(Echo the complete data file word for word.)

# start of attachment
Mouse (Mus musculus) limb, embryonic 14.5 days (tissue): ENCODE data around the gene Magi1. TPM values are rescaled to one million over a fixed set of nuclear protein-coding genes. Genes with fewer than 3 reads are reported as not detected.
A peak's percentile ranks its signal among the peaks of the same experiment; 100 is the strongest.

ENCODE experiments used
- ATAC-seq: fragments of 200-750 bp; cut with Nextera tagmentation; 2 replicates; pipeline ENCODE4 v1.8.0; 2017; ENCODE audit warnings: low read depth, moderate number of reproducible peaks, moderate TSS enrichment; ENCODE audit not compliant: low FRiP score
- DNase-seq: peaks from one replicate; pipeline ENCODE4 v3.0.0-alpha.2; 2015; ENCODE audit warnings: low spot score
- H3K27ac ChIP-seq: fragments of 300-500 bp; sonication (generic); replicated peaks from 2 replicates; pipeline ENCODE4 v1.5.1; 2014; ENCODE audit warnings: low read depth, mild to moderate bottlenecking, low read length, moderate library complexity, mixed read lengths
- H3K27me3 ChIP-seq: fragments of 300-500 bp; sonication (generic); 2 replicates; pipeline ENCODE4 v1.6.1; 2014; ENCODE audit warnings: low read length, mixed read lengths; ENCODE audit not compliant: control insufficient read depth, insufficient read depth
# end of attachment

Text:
Mouse (Mus musculus) limb, embryonic 14.5 days (tissue): ENCODE data around the gene Magi1. TPM values are rescaled to one million over a fixed set of nuclear protein-coding genes. Genes with fewer than 3 reads are reported as not detected.
A peak's percentile ranks its signal among the peaks of the same experiment; 100 is the strongest.

ENCODE experiments used
- ATAC-seq: fragments of 200-750 bp; cut with Nextera tagmentation; 2 replicates; pipeline ENCODE4 v1.8.0; 2017; ENCODE audit warnings: low read depth, moderate number of reproducible peaks, moderate TSS enrichment; ENCODE audit not compliant: low FRiP score
- DNase-seq: peaks from one replicate; pipeline ENCODE4 v3.0.0-alpha.2; 2015; ENCODE audit warnings: low spot score
- H3K27ac ChIP-seq: fragments of 300-500 bp; sonication (generic); replicated peaks from 2 replicates; pipeline ENCODE4 v1.5.1; 2014; ENCODE audit warnings: low read depth, mild to moderate bottlenecking, low read length, moderate library complexity, mixed read lengths
- H3K27me3 ChIP-seq: fragments of 300-500 bp; sonication (generic); 2 replicates; pipeline ENCODE4 v1.6.1; 2014; ENCODE audit warnings: low read length, mixed read lengths; ENCODE audit not compliant: control insufficient read depth, insufficient read depth